Friday, July 10, 2009

it's a fine mess we've gotten ourselves into...

an article on the probable next phase of the housing meltdown resulted in a pretty long string of comments; lots of crass and ignorant pricks chimed in, but there's quite a few that ring true with personal experience and hit pretty close to my own heart, so although i never jump into these frays, i made an exception in this case to make a personal point about how this whole deal has made victims even of those who did their best to do everything my daughter's family.

there is no doubt that homeowners with good credit who purchased homes during the bubble will begin to walk away from mortgages that are not currently in default or even delinquent as short-fuse mortgages reach reset dates.

my daughter and her husband, who are fiercely protective of their credit rating and the honorable fulfilling of their obligations, purchased a modest home in new port richey, fl in july '05 for $171,000 with 100% financing arranged through e-loan that involved an 80% first mortgage and a second mortgage for the remaining amount...100% financing, interest only for five years, with the expectation that the increase in value would allow them to refinance into a new first mortgage for the full amount when the two notes come due 07/10. they have struggled but have maintained their payments in full and on-time because that is what they agreed to do.

in today's market, that home would probably sell for about half of the original purchase price...about $80-90,000. what are they to do? if the bank would give them a new fixed-rate mortgage for the full amount, they would no doubt accept it, continue to live in their home and make the payments on time -even though it would be a struggle- because they want to keep their commitment. but of course refinancing will require an appraisal, and the bank will no doubt want to finance just 80% of the current value, and they have no way to pay the huge difference, even if they were dumb enough to do so.

i have always advised them on their purchases and finances, and even helped them choose their current 80/20 mortgage which has a good rate and was within their ability to pay, so it is not as if they were irresponsible in buying more home or taking on more debt than they could afford. they are innocent victims of the boom and bust cycle that was orchestrated by a broken and corrupt system.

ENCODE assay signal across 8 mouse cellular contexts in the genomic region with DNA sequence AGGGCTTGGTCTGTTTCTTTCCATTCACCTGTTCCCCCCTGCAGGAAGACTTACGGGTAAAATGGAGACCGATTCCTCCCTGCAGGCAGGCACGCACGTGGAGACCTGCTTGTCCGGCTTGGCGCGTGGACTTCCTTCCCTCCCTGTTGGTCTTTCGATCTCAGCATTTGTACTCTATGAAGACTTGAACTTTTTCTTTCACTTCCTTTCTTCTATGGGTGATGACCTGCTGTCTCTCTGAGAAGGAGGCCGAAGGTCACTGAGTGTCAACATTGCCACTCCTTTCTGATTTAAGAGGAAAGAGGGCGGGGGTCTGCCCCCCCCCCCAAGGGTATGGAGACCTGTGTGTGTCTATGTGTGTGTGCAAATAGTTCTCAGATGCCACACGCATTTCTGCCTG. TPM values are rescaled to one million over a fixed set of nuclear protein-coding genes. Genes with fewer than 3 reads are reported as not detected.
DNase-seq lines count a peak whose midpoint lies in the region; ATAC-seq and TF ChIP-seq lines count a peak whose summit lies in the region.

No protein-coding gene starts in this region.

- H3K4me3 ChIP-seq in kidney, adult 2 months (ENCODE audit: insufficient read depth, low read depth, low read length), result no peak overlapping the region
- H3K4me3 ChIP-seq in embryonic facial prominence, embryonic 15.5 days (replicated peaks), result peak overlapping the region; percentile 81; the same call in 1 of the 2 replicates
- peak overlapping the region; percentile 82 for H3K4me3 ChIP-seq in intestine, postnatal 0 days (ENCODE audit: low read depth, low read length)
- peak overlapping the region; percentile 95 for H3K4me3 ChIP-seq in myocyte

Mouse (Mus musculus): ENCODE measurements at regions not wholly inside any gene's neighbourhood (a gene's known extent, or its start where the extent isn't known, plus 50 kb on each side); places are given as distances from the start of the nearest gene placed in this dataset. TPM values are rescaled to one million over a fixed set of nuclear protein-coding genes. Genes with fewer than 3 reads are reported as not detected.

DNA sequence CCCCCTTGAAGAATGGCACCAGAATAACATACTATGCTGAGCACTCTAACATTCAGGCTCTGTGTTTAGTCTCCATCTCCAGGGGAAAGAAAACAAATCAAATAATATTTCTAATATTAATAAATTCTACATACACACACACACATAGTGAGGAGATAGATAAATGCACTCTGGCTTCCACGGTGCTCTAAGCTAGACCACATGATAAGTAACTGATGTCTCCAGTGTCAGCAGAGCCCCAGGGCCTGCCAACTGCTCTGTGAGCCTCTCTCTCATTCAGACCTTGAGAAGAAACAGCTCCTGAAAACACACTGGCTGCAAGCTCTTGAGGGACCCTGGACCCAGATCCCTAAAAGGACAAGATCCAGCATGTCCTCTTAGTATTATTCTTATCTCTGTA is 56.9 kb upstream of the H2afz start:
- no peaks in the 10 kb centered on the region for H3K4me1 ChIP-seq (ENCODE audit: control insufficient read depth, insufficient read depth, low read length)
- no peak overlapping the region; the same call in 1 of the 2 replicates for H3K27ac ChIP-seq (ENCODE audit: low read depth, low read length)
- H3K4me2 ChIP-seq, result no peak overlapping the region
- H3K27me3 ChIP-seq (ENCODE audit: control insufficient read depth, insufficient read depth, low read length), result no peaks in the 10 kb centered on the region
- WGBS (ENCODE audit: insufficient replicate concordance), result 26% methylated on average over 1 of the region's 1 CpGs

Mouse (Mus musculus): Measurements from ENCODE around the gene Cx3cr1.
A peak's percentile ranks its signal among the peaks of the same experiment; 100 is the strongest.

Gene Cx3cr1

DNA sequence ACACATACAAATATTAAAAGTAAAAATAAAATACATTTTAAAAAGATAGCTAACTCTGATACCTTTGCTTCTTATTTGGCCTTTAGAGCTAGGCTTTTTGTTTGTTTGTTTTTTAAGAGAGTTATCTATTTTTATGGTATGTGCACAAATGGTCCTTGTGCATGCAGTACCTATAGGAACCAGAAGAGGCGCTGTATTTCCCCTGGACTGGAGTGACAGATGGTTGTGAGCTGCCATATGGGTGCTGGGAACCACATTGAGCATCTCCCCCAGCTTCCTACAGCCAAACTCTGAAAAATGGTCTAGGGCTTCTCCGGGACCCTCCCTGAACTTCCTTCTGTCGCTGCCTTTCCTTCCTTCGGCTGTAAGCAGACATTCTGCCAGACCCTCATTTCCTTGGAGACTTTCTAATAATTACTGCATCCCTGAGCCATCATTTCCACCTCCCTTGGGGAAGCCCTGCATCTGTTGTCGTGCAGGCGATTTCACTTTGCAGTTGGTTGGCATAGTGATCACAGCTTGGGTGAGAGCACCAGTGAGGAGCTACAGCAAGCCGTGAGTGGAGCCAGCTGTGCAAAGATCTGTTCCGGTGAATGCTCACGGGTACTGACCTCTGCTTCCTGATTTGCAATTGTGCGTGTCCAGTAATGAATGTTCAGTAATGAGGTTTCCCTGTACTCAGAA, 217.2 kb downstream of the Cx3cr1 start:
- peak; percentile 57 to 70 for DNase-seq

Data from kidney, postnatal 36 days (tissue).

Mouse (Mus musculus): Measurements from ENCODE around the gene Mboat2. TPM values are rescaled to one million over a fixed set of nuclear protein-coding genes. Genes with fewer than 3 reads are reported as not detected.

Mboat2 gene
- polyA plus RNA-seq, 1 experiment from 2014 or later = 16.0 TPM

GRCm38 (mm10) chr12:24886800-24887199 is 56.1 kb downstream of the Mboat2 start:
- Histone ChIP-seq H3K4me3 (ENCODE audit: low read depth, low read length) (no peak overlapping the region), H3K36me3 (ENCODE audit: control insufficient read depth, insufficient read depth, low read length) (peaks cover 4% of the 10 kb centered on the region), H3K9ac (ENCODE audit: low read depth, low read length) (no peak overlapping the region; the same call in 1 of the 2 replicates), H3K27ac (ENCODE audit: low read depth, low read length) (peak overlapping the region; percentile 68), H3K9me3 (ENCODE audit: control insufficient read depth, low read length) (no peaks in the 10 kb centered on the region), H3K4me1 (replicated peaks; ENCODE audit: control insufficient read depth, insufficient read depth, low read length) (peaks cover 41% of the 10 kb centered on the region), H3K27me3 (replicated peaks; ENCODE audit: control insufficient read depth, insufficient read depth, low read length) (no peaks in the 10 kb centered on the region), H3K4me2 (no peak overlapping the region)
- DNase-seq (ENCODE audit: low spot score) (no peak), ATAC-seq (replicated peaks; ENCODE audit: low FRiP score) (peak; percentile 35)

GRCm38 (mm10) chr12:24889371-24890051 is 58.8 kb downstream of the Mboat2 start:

it breaks my heart to tell them they should do so, as they have done everything right, and it is so important to them, but i am advising them to place their home on the market as a short sale at the current value as an alternative to allowing the mortgages to fall into default and allowing a foreclosure. sadly, even a short sale that is accepted by the lenders will have a serious effect on their credit which is so important to them, could result in the banks asking them to pay the shortage, and no doubt will affect their ability to purchase another home in the future.

why on earth is it not possible for the banks to reduce the principle on their debt to the amount that the house would sell for today and have them continue to pay their obligation, keep their home, and retain their good credit rating? the banks would get the same amount they will get anyway in a short sale, and save the costs involved with selling and financing the home to someone else. this is a situation that is beyond any reason, and as this article points out, i'm afraid the effects of it are only beginning, as homeowners who have kept up their payments face the prospect of having no choice but to give up their homes and mortgages as the thousands of sales and mortgages done with five-year terms come home to roost.


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